Lucia M. Gonzalez started her career in library services to children in 1988 after receiving her Masters in Library Science from the University of South Florida. Since then, Gonzalez has worked in different capacities for the Miami-Dade Public Library System including system-wide Programs Coordinator. She was Associate Director for Broward County Libraries in charge of Outreach, Family Literacy, and Youth Services before coming to the City of North Miami. Gonzalez is currently City of North Miami Library Director. She is the author of three award-winning children’s books: The Bossy Gallito, winner of the 1996 Pura Belpré Children’s Literature Honor Medal and part of New York Public Library’s 100 Picture Books Everyone Should Know; Señor Cat’s Romance and Other Favorite Stories from Latin America, an Américas Award Commended Title; and The Storyteller’s Candle/La velita de los cuentos, winner of the 2009 Pura Belpré Children’s Literature Honor Medal for narrative, the Jane Addams Children's Book Award, Honor Book, and the Américas Award.

Lucia is also a Past-President of REFORMA, the National Association to Promote Library and Information Services to Latinos and the Spanish Speaking (2010-11), National Co-Chair of REFORMA’s Children and Young Adult Services Committee (2006-2010), two-time recipient of national Library Journal Movers & Shakers Award for her contributions in shaping the future of libraries, and 2021-22 President of the Association for Library Service to Children (ALSC), a Division of the American Library Association.

Watch the 2021 Alice G. Smith Lecture.

2020: Dr. James E. Andrews was the Director of the School of Information (iSchool) at the University of South Florida, and is currently the Associate Director of the School and an Associate Professor of Information Science and Informatics. He received his Doctor of Philosophy in Information Science from the University of Missouri – Columbia, where he also earned a Master’s in Library and Information Science. Dr. Andrews’ doctoral work was supported by the National Institutes of Health (NIH), National Library of Medicine (NLM) as a Predoctoral Medical Informatics Fellow. His research and teaching fall broadly within the areas of health informatics and information science, with particular interests in health-related information behaviors as well as terminology and data standards. Dr. Andrews has co-authored a number of peer-reviewed publications and has presented nationally and internationally at various meetings and events. He served on the Board of Directors of the Association for Information Science and Technology (ASIST) as SIG Cabinet Director, is active in the American Medical Informatics Association (AMIA), the iSchools group, Association for Library and Information Science Education, and other organizations including various university and state-level service activities. Andrews serves on the Editorial Board for the Journal of Education in Library and Information Science, reviews for several journal in health fields and information science, and has served as a reviewer for various federal funding agency grant panels (e.g. NIH, NSF, and IMLS). He is an honorably discharged veteran who served in the US Navy as an Intelligence Analyst on an Admiral's Staff, and received the Navy Achievement Medal.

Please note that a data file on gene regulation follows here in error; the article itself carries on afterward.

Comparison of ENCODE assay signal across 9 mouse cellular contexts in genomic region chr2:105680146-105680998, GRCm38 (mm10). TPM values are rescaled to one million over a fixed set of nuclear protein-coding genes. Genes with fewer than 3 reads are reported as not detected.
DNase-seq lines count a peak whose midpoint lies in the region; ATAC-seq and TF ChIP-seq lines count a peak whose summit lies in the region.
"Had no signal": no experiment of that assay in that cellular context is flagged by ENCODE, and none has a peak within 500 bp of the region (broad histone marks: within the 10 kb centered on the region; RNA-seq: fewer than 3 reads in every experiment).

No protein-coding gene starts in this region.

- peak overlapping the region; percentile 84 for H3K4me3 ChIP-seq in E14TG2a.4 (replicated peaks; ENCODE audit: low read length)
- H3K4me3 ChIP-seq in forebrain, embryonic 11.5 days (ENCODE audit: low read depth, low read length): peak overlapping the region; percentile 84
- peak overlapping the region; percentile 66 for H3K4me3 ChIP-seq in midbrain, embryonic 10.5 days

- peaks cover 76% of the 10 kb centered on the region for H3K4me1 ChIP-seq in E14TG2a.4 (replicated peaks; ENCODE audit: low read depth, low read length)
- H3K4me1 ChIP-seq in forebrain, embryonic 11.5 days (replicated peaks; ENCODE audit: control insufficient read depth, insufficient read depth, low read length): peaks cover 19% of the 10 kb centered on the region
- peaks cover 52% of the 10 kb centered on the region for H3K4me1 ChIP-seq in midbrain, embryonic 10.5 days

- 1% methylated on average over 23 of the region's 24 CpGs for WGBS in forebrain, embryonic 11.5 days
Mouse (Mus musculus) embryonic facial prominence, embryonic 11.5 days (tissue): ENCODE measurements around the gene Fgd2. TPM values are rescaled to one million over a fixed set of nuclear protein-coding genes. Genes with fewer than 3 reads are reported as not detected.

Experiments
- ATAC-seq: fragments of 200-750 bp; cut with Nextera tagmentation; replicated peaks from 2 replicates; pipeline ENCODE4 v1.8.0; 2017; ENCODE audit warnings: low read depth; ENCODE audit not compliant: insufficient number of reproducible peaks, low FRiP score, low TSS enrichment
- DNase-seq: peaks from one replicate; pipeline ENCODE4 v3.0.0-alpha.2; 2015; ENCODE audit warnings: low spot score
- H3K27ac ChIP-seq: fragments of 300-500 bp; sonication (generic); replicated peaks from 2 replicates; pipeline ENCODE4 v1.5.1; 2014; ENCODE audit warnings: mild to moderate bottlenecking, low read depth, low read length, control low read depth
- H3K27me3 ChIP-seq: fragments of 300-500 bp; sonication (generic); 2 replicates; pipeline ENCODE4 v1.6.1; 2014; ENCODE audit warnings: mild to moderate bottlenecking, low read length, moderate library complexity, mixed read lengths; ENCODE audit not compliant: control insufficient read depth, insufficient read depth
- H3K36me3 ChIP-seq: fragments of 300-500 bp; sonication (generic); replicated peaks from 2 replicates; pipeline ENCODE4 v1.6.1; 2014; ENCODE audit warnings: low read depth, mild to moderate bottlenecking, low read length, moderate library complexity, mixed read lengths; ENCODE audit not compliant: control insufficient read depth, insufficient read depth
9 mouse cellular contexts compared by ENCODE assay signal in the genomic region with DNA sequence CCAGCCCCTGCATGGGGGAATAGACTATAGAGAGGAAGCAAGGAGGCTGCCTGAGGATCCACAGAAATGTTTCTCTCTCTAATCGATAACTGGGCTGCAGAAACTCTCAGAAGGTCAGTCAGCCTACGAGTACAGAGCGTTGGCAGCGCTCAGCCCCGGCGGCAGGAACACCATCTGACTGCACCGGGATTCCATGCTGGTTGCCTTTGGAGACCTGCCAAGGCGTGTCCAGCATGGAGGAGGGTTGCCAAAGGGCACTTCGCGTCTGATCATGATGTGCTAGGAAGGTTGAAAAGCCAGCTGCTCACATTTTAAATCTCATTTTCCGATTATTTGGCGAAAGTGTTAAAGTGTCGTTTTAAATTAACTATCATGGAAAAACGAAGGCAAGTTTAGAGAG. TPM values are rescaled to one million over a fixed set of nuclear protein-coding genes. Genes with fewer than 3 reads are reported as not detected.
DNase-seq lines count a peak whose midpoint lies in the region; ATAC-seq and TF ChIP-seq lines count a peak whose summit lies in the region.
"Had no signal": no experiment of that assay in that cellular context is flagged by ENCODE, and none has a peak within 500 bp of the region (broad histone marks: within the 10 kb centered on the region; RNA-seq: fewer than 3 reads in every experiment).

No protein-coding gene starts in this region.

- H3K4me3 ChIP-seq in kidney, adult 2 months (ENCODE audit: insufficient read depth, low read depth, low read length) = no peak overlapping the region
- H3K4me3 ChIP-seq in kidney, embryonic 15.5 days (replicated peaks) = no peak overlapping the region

This year's lecture was held at the USFSI SAIL Initiative, an interdisciplinary space for students, faculty, and staff to come together and better understand and affect how people seek, exchange, consume, and avoid information. The SAIL Initiative was designed and developed by Dr. Andrews. During his lecture, Dr. Andrews reflected on his tenure leading USFSI and what changes he saw in the future for Information Schools and the profession.

2019: Jessamyn Charity West is an American librarian and blogger, best known as the creator of and for her unconventional views on her profession as an information activist. West is an active consultant, researcher and international public speaker on library science and digital divide issues. She is the author of a 2011 book Without a Net: Librarians Bridging the Digital Divide which explores the challenges of a society becoming stratified by computer skills as well as race and income inequality. Jessamyn speaks to local, regional, and national libraries and library associations and is a regular Computers in Libraries columnist writing on these and other issues relating to the status and roles of libraries in the modern changing world. She has put her skills to good use for fifteen years teaching basic technology classes at Randolph Technical Career Center's adult education program. In addition to being a community technologist and writer, she has taught Community Engagement at University Of Hawai'i at Manoa's Library & Information Science Program, and is the technology coordinator for the Vermont Library Association (VLA). She created the "Passport to Vermont Libraries" program and was the recipient of VLA's Library Advocate of the Year Award in 2016, and was recently a Fellow at Harvard's Library Innovation Lab. She holds a BA from Hampshire College and an MLib. from the University of Washington.

2018: Dr. Nathan R. Johnson, Department of English at the University of South Florida, historian of librarianship, information, and public memory. His lecture in May 2018 was on "Building Memory's Infrastructure: The Invisible Work of Librarians."

2017: Dr. Douglas Oard, Professor, University of Maryland, School of Information. "There's an iSchool in your future (and in your past!)"—the University of South Florida iSchool: The Virtuous Cycle between Engagement and Resources.

2016: Dr. Roy Balleste, Law Library Director and Professor of Law at St. Thomas University, in Miami Gardens, Florida. Balleste is also an instructor for the University of South Florida and his latest publication is Internet Governance: Origins, Current Issues, and Future Possibilities. He spoke about the subjects of internet governance and cybersecurity at the Alice G. Smith Lecture.

2015: Dr. Barbara J. Stites, Assoc. Dean at Florida Gulf Coast University. Dr. Stites has been president of Florida Library Association. She has also been Director of both the Southwest Florida Library Network and the Tampa Bay Library Consortium. She is the 2008 recipient of the School of Information Distinguished Alumni Award. Dr. Stites' lecture, "Doing the Next Right Thing, Simple Lessons for a Successful Career" was presented at the Florida Library Association annual meeting. May 13, 2015.